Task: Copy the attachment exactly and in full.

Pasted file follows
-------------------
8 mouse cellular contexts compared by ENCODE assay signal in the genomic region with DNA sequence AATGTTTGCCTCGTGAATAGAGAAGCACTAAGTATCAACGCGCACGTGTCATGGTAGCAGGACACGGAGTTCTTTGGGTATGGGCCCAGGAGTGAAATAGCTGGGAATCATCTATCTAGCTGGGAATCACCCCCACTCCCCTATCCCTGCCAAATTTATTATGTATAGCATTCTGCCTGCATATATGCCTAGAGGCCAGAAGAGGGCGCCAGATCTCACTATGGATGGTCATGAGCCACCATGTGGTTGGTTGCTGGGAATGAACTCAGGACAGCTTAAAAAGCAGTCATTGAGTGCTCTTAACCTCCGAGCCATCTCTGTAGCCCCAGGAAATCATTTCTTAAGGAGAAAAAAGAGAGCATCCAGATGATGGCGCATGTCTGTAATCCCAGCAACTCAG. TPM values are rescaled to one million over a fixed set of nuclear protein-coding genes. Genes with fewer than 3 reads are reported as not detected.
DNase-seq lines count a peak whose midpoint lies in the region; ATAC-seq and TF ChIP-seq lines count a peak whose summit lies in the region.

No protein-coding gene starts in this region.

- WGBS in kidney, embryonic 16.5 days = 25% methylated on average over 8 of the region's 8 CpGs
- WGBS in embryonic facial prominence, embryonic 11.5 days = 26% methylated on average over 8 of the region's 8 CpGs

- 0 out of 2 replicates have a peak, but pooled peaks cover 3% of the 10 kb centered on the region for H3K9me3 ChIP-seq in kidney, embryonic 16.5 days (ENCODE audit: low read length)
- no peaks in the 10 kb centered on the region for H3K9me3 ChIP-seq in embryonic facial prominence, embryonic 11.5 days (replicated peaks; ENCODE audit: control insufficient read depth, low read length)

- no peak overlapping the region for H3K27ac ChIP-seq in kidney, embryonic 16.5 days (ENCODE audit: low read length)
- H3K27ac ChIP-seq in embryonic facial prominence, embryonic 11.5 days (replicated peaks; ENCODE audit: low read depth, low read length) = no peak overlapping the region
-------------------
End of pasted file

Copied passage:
8 mouse cellular contexts compared by ENCODE assay signal in the genomic region with DNA sequence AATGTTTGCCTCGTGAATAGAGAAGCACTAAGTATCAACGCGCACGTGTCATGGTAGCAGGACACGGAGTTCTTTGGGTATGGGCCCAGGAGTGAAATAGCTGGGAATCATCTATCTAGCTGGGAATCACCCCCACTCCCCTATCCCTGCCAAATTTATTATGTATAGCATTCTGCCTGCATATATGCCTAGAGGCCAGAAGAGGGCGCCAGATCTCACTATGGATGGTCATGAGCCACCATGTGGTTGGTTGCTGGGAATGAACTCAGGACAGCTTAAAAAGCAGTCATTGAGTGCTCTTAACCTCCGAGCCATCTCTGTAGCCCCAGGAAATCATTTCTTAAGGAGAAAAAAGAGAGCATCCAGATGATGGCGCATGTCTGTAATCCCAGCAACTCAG. TPM values are rescaled to one million over a fixed set of nuclear protein-coding genes. Genes with fewer than 3 reads are reported as not detected.
DNase-seq lines count a peak whose midpoint lies in the region; ATAC-seq and TF ChIP-seq lines count a peak whose summit lies in the region.

No protein-coding gene starts in this region.

- WGBS in kidney, embryonic 16.5 days = 25% methylated on average over 8 of the region's 8 CpGs
- WGBS in embryonic facial prominence, embryonic 11.5 days = 26% methylated on average over 8 of the region's 8 CpGs

- 0 out of 2 replicates have a peak, but pooled peaks cover 3% of the 10 kb centered on the region for H3K9me3 ChIP-seq in kidney, embryonic 16.5 days (ENCODE audit: low read length)
- no peaks in the 10 kb centered on the region for H3K9me3 ChIP-seq in embryonic facial prominence, embryonic 11.5 days (replicated peaks; ENCODE audit: control insufficient read depth, low read length)

- no peak overlapping the region for H3K27ac ChIP-seq in kidney, embryonic 16.5 days (ENCODE audit: low read length)
- H3K27ac ChIP-seq in embryonic facial prominence, embryonic 11.5 days (replicated peaks; ENCODE audit: low read depth, low read length) = no peak overlapping the region